a Flag-off at cpiasia.net wit':
Media Under the Spotlight
Written by YL Chong, Editor, CPI
Saturday, 02 May 2009 19:21
May 3rd every year marks World Press Freedom day in the democratic world and in Malaysia, there is marked growing consciousness among the people to demand that the Fourth Estate -- prominently mainfested or represented by the printed Press in the form of the daily newspaper at our breakfast table, although other media including electronic and radio fall within this ambit -- come under the spotlight. Often, or at least once a year in a big way, media organisations would organise specal events like forums and discussions to debate whether the "old/traditional" media have fulfilled their role and oblogations.
CPI flags off today an examination of the ("old") media scene dating more than 100 years' history with our own columnist Dr Azly Rahman's thoughts. And of course, to mark World Press Freedom Day in what has obviously become an "annual" fun-outing for Bloggers and Bloggers-to-be, CPI meanwhile is proud to be associated in organising BUM2009 with a band of Bloggers who call themselves "BUMmers" to subject both the old and new media under examination.The new media, especially Internet-enabled ones like Blogging, is relatively "young", like with a mere two decades' history, has given more "voice" to the ordinary citizens many of whom have embraced it fervently, and are promoting what is termed "citizen journalism" with an enthusiasm that will only widen democratic space among the citizenry and contribute towards the development of a more civil society. But the infant stage of this new development would mean that the practitioners and the public or recipients/readers of this rapidly expanding new media reach are still coming to grasp the meaning and implications as to what with the ground rules apply in governing such new media roles and practices. The people in general are still monitoring their development and assessing their role and impact on society, and sometimes one gets the feeling the www -- "worldwide web" -- also appropriately once referred chiefly to the "wild, wild west". So it's early days yet for the jury to come in with a verdict.
Readers here are welcomed to send to us at CPI any Essays, Blog posts pertaining to the Media for publication over the next one month of May. ~~ YL Chong, Editor, CPI at
Background story from worldpressfreedomday.org:
Dear Reader,As they investigate sensitive issues, unveil disturbing truths and question policies, journalists find themselves in the firing line of those directly or indirectly exposed by their reports.Facing harassment, threats of violence and physical retaliation, journalists across the world continue to dig out troubling facts, challenge the status quo and expose those who commit crimes. Day after day, journalists investigate and file reports on issues they know they could be sued or killed for. Many pay the price. On World Press Freedom Day, the World Association of Newspapers will present the story of many journalists whose work upsets and can sometimes undo the powerful. What do they report on, how and at what price?Moussa Kaka, the director of the private radio station Saraouniya Radio talks about his coverage of the Niger Justice Movement that led to a one-year imprisonment. Mohammad Al-Al Abdallah, a 26-year old Syrian blogger, reveals his family hardships that have arisen from the fight for press freedom. In Yemen, Abdel Karim Al-Khaiwani, talks about spending a year behind bars for his reportage on high-level corruption, nepotism, and human rights abuses. Colombian journalist Claudia Julieta Duque discusses the long battle she has faced for her investigative reporting. Barry Bearak of The New York Times describes his arrest, detention and expulsion from Zimbabwe for trying to report from the country during the last elections.You can publish free of charge any editorial and advertising materials available on this site. You may also translate any of the material into another language that we do not currently offer. The World Association of Newspapers annually organises a World Press Freedom Day initiative to draw attention to the role of independent news and information in society, and how it is under attack. A number of individuals and organisations have made this year's campaign possible. We would like to express our sincere thanks to Agence France-Presse, Reuters, Associated Press, Russian Guild of Press Publishers, Reporters Without Borders, the Committee to Protect Journalists, Michel Cambon, Sanjeev Saikia, and Tom Callaghan.
Related: Death of Malaysian media?
My heART at Labor at CPI enables me to add some "kaya" to top up french toast -- NO> I DON'T USE THE CAP! -- of just plain bread and butter with three sceneful layers of Skippy. And also pile on Capitalist indulgence on May Day to serenade two sweet ladies with a desisque-imitating-B'Gies Y-el-Ling cowboi versi ofFirst of May at a certain Furong Butterfly Vale. If you must knwo, I served full time some two decades at the much-maligned MSM, but I also underwent some Jurassick transformation at a diplomatic mission and a "reformist" online newspaper ... and ONE thing I've learnt -- AND THOU AT AT LIBERTY TO DISAGREE! -- Homo sapiens at heart remain basically self-centred creatures. It's nurture -- at the right place, and in the right hands and at the right time -- that refines the Self to be redefined to a higher state of humanity. And the odds of this refinement process are stacked against it from happening to the completion or fulfilment of the desidearatum of Humanisation of Self. Because to get all the THREE "rights" -- at the right place, and in the right hands and at the right time -- to come together to a congruent unity is like striking a lottery. Okay, I'll end hear -- hgonna buy some 1+3D to test my theory of getting all the THree numbers right!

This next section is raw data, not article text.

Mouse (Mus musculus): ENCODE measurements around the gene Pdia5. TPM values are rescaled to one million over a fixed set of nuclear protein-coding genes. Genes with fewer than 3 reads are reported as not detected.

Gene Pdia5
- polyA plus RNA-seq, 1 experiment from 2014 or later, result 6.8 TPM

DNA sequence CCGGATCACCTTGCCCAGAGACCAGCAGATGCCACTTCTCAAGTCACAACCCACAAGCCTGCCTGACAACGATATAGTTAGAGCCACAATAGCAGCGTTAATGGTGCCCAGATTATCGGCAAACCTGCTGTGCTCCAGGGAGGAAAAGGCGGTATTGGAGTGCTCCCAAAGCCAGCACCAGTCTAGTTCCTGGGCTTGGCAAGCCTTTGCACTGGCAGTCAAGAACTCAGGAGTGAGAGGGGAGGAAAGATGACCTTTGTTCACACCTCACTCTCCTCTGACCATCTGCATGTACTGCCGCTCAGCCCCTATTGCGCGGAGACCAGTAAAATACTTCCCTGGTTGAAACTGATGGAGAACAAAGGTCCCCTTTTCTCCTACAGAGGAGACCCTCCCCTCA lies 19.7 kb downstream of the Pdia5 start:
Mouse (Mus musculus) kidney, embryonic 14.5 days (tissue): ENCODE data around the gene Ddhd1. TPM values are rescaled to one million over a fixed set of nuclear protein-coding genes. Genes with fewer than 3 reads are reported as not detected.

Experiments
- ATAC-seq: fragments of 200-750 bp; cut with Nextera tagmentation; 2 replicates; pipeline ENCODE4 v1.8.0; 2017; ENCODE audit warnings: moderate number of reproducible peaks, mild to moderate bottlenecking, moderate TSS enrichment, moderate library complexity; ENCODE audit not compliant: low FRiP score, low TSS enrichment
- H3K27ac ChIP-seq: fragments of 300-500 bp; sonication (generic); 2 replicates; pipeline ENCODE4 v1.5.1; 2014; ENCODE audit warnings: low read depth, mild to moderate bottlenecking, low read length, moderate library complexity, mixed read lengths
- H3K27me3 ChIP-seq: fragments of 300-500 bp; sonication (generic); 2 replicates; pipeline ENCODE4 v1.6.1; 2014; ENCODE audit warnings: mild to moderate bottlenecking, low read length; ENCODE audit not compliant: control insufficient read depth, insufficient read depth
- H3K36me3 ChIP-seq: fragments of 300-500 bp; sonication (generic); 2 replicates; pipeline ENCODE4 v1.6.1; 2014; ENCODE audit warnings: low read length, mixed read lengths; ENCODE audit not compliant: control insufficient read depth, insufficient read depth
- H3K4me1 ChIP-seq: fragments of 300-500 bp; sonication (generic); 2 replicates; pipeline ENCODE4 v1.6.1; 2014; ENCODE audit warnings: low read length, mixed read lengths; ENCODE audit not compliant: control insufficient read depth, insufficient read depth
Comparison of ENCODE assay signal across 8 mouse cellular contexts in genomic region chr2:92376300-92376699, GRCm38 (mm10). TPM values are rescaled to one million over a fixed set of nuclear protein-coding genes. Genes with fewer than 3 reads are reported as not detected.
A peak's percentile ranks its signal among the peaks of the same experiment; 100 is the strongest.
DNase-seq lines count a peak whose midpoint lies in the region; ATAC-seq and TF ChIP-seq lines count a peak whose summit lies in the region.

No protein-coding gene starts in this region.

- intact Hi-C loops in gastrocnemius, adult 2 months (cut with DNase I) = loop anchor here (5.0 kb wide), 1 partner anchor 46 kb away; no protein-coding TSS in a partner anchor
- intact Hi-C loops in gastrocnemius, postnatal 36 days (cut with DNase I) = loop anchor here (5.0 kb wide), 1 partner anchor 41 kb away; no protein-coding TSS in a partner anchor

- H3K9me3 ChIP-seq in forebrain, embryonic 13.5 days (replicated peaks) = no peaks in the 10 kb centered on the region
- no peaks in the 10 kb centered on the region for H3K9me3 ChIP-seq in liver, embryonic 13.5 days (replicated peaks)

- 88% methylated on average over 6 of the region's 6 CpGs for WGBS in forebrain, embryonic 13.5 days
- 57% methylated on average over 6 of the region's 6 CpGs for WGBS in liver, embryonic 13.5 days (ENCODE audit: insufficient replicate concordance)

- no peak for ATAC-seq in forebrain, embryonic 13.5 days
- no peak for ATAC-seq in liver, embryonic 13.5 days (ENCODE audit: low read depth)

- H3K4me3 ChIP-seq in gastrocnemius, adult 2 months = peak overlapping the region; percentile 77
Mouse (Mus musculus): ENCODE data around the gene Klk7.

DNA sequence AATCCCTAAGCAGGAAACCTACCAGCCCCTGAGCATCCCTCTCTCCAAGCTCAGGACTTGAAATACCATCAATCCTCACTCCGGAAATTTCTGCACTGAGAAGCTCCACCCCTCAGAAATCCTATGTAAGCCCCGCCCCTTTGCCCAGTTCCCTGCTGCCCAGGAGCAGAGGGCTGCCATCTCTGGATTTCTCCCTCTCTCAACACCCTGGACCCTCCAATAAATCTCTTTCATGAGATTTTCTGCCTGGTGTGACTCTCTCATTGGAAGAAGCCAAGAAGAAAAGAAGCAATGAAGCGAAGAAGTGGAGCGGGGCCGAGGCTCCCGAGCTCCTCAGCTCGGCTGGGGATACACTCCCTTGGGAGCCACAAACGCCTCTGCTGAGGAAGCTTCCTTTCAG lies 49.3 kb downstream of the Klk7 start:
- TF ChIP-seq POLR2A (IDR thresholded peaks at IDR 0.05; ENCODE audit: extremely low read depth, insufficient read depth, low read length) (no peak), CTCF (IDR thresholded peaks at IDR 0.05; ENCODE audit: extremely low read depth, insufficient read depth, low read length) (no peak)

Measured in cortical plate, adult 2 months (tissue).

which can mean See you later!
Come join me for a CON BF/Brunch
at Men Keem where all the men are charitable
and the ladies are chirpy and generous2, in more ways than wan!:):)
I command Thee to help thyself to Jest Desserts and "Surf ***hear for a better look! "-- YL, Desi
Death of Malaysian media?
Written by Dr Azly Rahman
Saturday, 02 May 2009 18:43
April 23, 2009
“All over the place, from the popular culture to the propaganda system, there is constant pressure to make people feel that they are helpless, that the only role they can have is to ratify decisions and to consume.” (Noam Chomsky) “The man who reads nothing at all is better educated than the man who reads nothing but newspapers.” (Thomas Jefferson, 1743-1826)Is the death of distance nearer to us than our jugular vein?Which stream is the mainstream media drowning in? It has forced us to drink too much from the River of Forgetfulness. It has shaped the consciousness of Malaysian citizens - they are now happily indoctrinated, blessed to be alive in a totalitarian state and constantly reminded by the state to count their blessings.
Nicollo Machiavelli once said that, to maintain power, pretend that you are religious and moral, even if you are allowing the Devil within to take charge.That public image must be doctored by the media, the fourth estate. ‘Perception management’ is big business, especially in this age of political makeovers.The business of Asian-despotic style of journalism is to tell doctored, nursed, and massaged truths that mask the ugliness of class and the modern caste system.Perhaps our system of education has helped us become educated at a level enough to consume truth that is produced by the state-owned media companies - to have enough education to believe that what is real is actually an illusion constructed by those who owns the means of constructing reality.Basic literacy means to have enough skills to read the newspapers, never having the skills to question the truth produced by these artifacts of state-propaganda.Death of state propagandaTotalitarian regimes thrives on a seemingly ‘free media’. When the media become conglomerates and giants, gobbling up small alternative media that tells alternative truths, the people will be in danger. The media becomes a King Kong atop the Empire State building, arrogantly pounding its chest after gobbling up production-houses of little truths.When media control becomes interlocked with political parties and business interests, the selling of lies and half-truths become more savvy, sophisticated and salivating. The story of poverty and why people become poor will not be told - the truth will hurt and bring governments down.In the movie ‘Entrapment’, starring Sean Connery and Catherine Zeta-Jones, this point is made clear: we allow Hollywood to promote the Petronas Twin Towers and we make sure that the world does not see the ugliness of our bantusaan/setinggan areas.But the point on the print and broadcast media was mainly relevant before the advent of the Internet - before the birth and proliferation of bloggers. We now have a post-modern condition that threatens the survival of whatever dignity and respect is left of the government-controlled media. Welcome to the age of the imminent death of state propaganda.The story of how we discriminate flood victims and take advantage of the helpless will be told in greater detail. The story of how much we pay our voters in a democracy that is hideously deformed will be narrated, published, and pod-casted.We are all, in our own way, turning into journalists telling our own truth. We will soon no longer need daily newspapers to tell us half-truths. We need our cell-phone cameras, our blogs, and our will to speak truth to power.Gutenberg’s legacyThe Internet is now such a powerful medium that it is threatening the print media - the Gutenberg creation that is being crushed under its own weight. Never underestimate how the Internet will become a powerful tool that will transform nations or even bring down corrupt governments.I recall in the summer of 1998, in a discussion with classmates interested in anthropology at Columbia University. I presented a scenario of the changes in Malaysia as the nation becomes ‘cybernated’.Taking the Laman Reformasi and Free Anwar websites as cases in point, I argued that this will be the next wave of democracy and free speech. It is going to be a war between the Grand and the Subaltern narratives, between Print and Digital Technology, between the elite of the print media and the digital proletariats.Manuel Castells, Lorenzo Simpson, and Robert McClintock - scholars of Internet and social change - have written a great deal on this.The fast rate of Internet penetration in Malaysia will see the proliferation of ‘citizen journalists and commentators’ who will continue to exercise their rights to free speech. Nothing can stop the bloggers from providing alternative truths or truths that matter or even - as of late - truths and nothing the truths.The bedrock of the print media will be shaken as the microbes of voices in the wilderness continue to brew. The screenshots of social change will become a collage of radical social criticism and become a tapestry of voices of conscience that will engulf print media from head to toe. Such is the case of the metaphor of change as embodied in the recent zeroing in on Rocky’s Bru and Screenshots.There is a sense of panic, fear and trembling of the world of Print and Broadcast Literacy that Cyberspace a.k. a. the Internet is threatening the foundation of how knowledge is produced and propaganda crafted.Tools of dominationAll government newspapers are tools of state propaganda. Even a first-year Universiti Sains Malaysia student of journalism can tell us that. Even a padi farmer in Arau can preach that pertinent point to his children. Those who buy and read government-owned newspapers are news junkies subjecting themselves to Official Knowledge crafted to suit the need of the owners of the means of producing propaganda.All government newspapers are used to skillfully silence and kill opposing viewpoints, albeit couched in some proclamation of free speech. It has been used to engineer risings, uprisings and downfalls. It has been bought and sold by those who have the means to buy and sell politicians.The same goes for the government-owned television stations. They are shapers of consciousness. As a professor of media Neil Postman once said about television, "… thanks to television… our children (have) four eyes and no mouth".Look at what is shown on television. What are our children watching? How much are they reading? How much junk is being funneled daily into the heads of our children? Through the television programmes, how much money is spent by advertisers to shape us and our children into consumers; those who buy things they do not need and consequently suffer by having to crave for objects of desire that define the symbols of social class they are in?How many television channels do one need? Who benefits from the selling of mental junk to our children?Can't we Malaysians organise a week of no-newspapers and a week of no-television campaigns to teach us to flush out junk from our consciousness?The print and broadcast media has become tools of mental domination and purveyor of the post-modern totalitarianism. Those who participate in owning, writing, producing, editing and selling the ideology are partners with the regime of totalitarianism. They have become a citizen of the state of ‘Oceania’ as in George Orwell's novel 1984. They are, in the word of media theorist Stuart Hall, decoders and encoders of state propaganda.The Internet is different. It is a protean technology – it is multi-medium and still has the potential for more interactivity. It speaks to us and lets us speak - unlike newspapers, radio and television.The death of distance is near. How much longer will newspapers and television survive?.